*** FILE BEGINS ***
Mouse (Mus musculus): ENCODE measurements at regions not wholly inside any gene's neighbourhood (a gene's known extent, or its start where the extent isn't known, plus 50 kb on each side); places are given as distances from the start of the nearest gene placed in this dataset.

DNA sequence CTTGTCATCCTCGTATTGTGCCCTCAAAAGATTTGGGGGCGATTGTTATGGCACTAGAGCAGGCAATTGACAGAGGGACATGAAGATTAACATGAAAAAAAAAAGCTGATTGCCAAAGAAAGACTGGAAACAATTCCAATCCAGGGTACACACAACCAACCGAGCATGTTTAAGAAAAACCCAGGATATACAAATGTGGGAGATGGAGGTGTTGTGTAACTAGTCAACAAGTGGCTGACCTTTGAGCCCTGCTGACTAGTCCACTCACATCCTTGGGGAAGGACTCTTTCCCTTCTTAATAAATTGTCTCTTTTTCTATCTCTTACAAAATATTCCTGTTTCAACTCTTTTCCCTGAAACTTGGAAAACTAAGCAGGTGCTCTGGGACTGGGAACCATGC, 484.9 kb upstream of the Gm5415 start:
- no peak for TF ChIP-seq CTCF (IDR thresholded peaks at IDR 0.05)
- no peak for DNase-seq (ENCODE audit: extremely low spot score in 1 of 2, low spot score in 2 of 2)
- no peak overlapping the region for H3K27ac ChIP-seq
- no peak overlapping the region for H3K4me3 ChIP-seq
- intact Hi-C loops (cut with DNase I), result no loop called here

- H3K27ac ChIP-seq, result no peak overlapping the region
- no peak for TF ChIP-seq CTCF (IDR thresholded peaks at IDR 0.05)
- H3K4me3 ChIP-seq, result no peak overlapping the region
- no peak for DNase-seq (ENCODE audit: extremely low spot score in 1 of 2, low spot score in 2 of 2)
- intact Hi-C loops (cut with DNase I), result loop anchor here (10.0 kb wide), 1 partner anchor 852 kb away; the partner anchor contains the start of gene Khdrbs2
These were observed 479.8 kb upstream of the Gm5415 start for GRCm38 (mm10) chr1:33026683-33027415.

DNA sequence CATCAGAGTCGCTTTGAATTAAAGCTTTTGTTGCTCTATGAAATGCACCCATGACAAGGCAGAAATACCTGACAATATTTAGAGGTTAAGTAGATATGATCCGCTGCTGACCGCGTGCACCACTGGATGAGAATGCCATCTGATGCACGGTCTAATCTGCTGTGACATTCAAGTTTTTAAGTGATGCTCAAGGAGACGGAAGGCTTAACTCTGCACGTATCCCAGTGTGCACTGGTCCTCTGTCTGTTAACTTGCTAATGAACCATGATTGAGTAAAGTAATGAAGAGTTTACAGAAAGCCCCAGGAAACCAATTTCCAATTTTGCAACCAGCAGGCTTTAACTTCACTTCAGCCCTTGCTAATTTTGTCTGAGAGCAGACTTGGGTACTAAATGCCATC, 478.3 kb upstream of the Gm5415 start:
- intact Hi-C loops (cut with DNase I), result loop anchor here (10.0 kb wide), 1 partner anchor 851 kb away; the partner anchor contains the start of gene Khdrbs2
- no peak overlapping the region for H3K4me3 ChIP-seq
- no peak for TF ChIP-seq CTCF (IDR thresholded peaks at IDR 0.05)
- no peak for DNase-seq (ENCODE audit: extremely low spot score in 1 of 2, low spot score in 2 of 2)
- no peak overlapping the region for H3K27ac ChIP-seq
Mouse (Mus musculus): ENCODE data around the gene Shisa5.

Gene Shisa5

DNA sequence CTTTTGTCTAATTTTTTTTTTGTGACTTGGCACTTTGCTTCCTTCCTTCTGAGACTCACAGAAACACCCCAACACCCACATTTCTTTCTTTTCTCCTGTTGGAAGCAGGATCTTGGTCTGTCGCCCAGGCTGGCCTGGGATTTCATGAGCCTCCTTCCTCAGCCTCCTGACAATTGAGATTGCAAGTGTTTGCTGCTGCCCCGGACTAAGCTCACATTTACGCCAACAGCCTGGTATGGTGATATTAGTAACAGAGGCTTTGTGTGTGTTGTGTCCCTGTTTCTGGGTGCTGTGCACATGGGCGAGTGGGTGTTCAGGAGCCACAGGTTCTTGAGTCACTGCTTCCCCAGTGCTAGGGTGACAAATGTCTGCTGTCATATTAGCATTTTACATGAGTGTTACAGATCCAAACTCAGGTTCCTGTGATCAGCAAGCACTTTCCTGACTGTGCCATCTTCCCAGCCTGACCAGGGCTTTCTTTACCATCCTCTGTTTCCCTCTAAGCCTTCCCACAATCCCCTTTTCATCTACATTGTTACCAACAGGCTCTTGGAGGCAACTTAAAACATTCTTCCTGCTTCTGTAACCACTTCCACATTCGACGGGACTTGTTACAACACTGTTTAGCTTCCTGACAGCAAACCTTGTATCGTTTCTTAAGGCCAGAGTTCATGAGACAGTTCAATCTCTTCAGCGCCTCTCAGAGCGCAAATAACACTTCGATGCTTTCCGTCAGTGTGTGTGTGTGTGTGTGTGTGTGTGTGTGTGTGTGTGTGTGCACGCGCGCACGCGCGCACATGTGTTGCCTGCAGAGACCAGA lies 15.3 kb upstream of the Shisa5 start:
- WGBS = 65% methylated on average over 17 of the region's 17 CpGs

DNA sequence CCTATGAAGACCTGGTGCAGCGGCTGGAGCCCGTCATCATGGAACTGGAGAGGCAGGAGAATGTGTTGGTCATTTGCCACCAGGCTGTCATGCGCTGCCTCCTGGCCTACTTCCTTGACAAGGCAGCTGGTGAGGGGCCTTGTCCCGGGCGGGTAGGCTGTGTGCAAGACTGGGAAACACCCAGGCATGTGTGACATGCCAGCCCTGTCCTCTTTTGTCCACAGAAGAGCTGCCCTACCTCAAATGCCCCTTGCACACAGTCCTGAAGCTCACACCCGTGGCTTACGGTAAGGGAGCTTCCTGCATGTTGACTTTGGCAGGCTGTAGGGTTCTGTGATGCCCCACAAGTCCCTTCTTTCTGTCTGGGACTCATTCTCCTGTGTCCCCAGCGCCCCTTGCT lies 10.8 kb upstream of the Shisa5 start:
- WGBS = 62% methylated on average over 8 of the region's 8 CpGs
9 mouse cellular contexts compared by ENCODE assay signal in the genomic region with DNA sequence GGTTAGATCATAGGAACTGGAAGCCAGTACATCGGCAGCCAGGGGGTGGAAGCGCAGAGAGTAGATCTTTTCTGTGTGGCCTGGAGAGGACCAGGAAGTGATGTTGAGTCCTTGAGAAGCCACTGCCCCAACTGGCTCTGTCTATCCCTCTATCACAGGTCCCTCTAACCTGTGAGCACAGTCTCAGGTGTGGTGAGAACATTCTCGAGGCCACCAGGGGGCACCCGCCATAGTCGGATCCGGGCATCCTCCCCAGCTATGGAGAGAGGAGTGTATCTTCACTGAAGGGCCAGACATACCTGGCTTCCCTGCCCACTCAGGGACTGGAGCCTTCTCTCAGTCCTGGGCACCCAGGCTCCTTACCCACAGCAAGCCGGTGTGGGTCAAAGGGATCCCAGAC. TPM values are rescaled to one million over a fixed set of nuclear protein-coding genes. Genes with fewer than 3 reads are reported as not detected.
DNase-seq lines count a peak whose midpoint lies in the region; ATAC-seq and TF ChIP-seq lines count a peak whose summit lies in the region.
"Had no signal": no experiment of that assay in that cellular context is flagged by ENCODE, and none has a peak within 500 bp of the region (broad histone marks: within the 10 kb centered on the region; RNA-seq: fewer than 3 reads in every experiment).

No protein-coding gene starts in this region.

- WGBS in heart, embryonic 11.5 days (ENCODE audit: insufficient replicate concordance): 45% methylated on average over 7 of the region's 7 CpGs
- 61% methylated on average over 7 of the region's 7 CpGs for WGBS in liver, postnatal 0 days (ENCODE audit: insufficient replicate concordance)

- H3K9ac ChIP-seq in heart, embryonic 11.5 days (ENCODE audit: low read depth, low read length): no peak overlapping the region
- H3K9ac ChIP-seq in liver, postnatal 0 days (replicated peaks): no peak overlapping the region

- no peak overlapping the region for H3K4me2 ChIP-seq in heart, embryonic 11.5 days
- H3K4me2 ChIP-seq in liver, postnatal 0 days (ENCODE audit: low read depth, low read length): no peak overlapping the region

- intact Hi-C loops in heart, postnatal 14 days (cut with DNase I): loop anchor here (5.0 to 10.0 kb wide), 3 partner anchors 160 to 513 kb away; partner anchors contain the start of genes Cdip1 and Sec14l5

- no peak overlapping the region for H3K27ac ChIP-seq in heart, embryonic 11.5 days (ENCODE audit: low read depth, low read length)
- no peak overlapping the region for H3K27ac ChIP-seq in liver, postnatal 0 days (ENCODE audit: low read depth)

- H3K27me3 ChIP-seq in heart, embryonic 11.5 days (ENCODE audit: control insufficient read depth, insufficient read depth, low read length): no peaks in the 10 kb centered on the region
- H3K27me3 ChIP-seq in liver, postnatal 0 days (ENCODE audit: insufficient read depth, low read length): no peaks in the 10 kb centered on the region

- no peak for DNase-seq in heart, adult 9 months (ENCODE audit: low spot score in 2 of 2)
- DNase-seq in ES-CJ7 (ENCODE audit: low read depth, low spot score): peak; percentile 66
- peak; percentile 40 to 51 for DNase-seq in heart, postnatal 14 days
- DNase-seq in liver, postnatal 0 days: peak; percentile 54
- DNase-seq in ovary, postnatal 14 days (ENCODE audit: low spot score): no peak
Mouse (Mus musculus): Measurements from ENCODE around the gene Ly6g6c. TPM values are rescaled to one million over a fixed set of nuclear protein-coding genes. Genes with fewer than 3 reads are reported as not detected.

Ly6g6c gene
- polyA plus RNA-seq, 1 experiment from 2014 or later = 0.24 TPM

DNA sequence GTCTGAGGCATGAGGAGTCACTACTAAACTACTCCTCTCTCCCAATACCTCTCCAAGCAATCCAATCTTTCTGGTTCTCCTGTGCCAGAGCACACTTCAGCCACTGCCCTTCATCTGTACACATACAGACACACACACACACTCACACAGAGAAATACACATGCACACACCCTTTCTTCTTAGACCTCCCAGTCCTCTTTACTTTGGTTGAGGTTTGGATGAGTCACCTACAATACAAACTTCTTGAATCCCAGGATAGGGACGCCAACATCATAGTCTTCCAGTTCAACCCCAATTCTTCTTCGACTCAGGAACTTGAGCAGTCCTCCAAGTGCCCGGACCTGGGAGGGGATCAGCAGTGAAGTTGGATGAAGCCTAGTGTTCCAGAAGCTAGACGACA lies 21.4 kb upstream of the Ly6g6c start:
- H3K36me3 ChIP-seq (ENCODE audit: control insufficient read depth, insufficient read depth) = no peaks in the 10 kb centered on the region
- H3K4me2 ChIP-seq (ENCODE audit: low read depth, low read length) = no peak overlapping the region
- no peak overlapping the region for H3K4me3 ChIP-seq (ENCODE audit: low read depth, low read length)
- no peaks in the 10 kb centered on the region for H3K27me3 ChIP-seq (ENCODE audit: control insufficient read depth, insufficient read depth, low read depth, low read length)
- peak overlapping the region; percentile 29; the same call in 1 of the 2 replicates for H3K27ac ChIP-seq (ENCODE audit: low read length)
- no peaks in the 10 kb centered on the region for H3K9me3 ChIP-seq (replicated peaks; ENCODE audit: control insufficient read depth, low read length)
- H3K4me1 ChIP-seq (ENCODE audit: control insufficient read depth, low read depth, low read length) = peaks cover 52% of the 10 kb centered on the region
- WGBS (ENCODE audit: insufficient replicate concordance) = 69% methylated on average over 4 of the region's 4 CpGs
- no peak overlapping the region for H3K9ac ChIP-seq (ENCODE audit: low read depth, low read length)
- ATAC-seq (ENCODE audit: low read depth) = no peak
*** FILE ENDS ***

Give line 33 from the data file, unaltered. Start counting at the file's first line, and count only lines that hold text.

- H3K9ac ChIP-seq in liver, postnatal 0 days (replicated peaks): no peak overlapping the region